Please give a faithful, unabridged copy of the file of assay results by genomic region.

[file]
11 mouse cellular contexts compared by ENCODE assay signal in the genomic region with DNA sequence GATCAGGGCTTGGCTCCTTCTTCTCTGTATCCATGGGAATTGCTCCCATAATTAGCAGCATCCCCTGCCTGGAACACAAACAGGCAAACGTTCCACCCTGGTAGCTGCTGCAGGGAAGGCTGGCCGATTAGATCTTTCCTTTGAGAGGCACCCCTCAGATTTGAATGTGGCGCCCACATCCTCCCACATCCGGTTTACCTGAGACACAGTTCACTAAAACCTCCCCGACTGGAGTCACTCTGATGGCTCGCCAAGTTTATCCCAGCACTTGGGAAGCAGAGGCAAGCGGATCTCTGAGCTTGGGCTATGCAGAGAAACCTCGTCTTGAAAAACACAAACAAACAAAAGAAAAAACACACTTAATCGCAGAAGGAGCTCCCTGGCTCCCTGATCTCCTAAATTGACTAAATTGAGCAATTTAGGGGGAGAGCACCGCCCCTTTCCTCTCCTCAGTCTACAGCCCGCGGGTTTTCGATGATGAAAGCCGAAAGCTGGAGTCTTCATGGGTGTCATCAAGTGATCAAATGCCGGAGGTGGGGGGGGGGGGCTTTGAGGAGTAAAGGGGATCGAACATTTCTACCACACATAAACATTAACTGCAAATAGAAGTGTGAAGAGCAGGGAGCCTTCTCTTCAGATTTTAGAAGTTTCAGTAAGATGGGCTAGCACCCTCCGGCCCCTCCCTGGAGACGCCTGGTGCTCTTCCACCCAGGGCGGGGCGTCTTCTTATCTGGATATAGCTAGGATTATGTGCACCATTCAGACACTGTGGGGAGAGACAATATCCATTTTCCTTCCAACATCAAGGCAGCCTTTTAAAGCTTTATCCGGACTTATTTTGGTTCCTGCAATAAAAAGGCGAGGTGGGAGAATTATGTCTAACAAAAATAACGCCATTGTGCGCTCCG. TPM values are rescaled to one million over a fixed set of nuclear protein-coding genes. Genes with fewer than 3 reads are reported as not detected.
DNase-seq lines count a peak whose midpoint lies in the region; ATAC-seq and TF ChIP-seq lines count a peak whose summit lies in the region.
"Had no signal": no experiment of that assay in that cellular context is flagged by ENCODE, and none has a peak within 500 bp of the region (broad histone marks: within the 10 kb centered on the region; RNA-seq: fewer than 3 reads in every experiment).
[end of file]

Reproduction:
11 mouse cellular contexts compared by ENCODE assay signal in the genomic region with DNA sequence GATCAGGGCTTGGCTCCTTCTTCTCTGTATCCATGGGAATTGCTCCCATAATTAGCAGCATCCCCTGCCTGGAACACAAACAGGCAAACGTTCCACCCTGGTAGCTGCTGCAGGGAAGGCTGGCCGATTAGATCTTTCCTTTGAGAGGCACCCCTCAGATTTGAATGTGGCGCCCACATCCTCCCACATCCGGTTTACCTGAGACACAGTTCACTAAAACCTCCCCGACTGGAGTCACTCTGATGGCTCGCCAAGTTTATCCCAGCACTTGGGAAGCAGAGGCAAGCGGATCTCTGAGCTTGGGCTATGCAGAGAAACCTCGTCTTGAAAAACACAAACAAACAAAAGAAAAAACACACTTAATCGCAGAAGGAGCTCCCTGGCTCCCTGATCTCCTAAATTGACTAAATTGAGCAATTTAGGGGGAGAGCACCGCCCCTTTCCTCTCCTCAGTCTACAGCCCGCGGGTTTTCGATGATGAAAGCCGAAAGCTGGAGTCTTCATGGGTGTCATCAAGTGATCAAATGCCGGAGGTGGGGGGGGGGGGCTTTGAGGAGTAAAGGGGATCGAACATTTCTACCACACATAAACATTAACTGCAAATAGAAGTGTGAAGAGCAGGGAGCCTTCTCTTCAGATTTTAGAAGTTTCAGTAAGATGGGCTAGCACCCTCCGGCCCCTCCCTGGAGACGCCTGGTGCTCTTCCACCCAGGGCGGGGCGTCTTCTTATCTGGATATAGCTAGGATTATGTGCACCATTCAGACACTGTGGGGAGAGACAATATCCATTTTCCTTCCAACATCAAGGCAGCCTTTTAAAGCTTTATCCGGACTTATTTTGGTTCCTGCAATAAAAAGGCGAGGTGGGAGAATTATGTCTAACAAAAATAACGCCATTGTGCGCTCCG. TPM values are rescaled to one million over a fixed set of nuclear protein-coding genes. Genes with fewer than 3 reads are reported as not detected.
DNase-seq lines count a peak whose midpoint lies in the region; ATAC-seq and TF ChIP-seq lines count a peak whose summit lies in the region.
"Had no signal": no experiment of that assay in that cellular context is flagged by ENCODE, and none has a peak within 500 bp of the region (broad histone marks: within the 10 kb centered on the region; RNA-seq: fewer than 3 reads in every experiment).